In about a year and a half Elton John and Bernie Taupin will celebrate a rather stunning achievement: 50 years working together as a songwriting team. “That makes me immensely proud,” says Taupin, phoning in from his California home. “The fact is that we’re still actually making records. We’re still a viable team. I think we’re probably the longest-lasting songwriting team in music history. I guess you could also say Jagger/Richards, if they make a new record, that is.”
But the Rolling Stones have only made a single record in the past 18 years (and even then, it was questionable how much Mick and Keith actually wrote together), but Bernie and Elton have never slowed down. Their new record, Wonderful Crazy Night, hits stores on February 5th. We spoke with Taupin about the new album, his life as a painter, his rock-solid friendship with Elton John, why he’s never heard a Kanye West song, and why he hasn’t even thought about retiring.
How did you first hear that this new record was happening?
The idea came up sooner than I expected after [2013’s] The Diving Board. I didn’t expect Elton to want to go back in so soon. The thing is, it’s my tendency to set the tenor for the albums when I’m writing. As you’ve probably realized from my past work, my tendency is to lean a little toward the more esoteric. I like darker subject matter, but I think that this time Elton felt there was enough pain and suffering in the world without me contributing to it, so he wanted to do something that exuded positive energy.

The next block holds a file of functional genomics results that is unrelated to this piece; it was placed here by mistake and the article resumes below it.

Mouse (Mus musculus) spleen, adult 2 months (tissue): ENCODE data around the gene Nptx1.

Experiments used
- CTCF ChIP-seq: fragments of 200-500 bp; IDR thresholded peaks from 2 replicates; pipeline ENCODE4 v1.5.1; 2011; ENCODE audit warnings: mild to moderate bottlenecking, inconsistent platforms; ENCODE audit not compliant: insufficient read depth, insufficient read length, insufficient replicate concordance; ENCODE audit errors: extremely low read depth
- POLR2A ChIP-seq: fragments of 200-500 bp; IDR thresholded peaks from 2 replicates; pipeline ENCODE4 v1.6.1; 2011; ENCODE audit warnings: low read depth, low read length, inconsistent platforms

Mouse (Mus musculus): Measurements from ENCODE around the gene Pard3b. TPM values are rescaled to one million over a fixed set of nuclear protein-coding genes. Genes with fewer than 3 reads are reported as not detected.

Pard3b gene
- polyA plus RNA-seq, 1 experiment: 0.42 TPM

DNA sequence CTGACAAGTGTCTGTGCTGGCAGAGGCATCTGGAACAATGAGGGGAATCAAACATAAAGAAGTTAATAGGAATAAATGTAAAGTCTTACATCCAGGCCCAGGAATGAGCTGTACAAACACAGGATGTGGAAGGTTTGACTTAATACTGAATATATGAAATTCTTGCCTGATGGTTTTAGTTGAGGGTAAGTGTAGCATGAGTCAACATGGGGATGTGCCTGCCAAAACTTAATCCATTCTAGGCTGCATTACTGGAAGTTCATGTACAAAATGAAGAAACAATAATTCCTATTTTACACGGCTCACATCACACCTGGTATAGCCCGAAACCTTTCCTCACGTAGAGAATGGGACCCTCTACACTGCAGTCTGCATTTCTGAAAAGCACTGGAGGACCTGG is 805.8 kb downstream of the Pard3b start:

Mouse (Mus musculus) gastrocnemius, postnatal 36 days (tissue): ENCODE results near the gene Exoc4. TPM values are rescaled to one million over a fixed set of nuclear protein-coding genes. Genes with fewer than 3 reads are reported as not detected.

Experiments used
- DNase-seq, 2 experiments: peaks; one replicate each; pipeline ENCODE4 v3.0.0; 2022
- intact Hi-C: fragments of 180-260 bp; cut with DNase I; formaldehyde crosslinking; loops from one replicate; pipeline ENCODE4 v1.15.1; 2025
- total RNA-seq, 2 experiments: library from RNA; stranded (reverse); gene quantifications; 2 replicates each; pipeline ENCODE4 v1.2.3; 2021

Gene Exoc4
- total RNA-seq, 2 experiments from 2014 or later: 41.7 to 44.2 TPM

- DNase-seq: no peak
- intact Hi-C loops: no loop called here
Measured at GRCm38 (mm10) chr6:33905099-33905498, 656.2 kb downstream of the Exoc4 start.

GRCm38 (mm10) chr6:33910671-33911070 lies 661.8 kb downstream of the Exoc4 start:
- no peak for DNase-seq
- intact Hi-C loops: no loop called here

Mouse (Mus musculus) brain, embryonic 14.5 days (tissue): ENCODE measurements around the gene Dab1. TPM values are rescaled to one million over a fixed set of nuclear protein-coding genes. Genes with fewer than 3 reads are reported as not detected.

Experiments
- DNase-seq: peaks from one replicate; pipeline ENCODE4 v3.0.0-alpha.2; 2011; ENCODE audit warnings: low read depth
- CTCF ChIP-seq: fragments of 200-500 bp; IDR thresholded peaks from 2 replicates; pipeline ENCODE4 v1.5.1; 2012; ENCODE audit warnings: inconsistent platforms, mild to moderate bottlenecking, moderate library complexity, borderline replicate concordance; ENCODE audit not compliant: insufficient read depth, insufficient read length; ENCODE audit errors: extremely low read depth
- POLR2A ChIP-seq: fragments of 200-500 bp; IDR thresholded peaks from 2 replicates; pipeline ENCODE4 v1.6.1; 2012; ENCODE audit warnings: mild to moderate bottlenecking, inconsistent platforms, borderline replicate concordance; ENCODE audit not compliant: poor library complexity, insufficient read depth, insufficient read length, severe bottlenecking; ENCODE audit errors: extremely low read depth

It was then just a matter of me getting over the fact that he wanted to do it so soon after the last two albums, and it was a matter of me putting on a different hat, though I liked the idea. I like the idea of coming at it from a different angle. We’re not the sort of guys who are going to solve the world’s problems and write about fracking and corporate greed. I don’t particularly have a problem with Starbucks [laughs], so we’ll leave that to other people. No names mentioned [laughs].
Tell me how you started.
Once I got the idea of it, it was pretty easy. I knew that, basically, it was gonna be a loud, brash pop record. I don’t want to say there wasn’t a tremendous amount of thought put into the songs, but I certainly realized that we wanted to blow skirts up. We wanted to write songs that were really hook-driven. As I think I wrote in the liner notes, I’m dealing with a guy that’s got more hooks than a tackle box.
The combination of the two of us on this different level was a fun adventure that we haven’t really investigated since the loud, brash pop-rock we were doing in the mid-1970s. I think it’s a natural curve for us to come back to. We’re visited our early roots with the last album, and I think it was natural to return to the poppier sound of our mid-1970s work.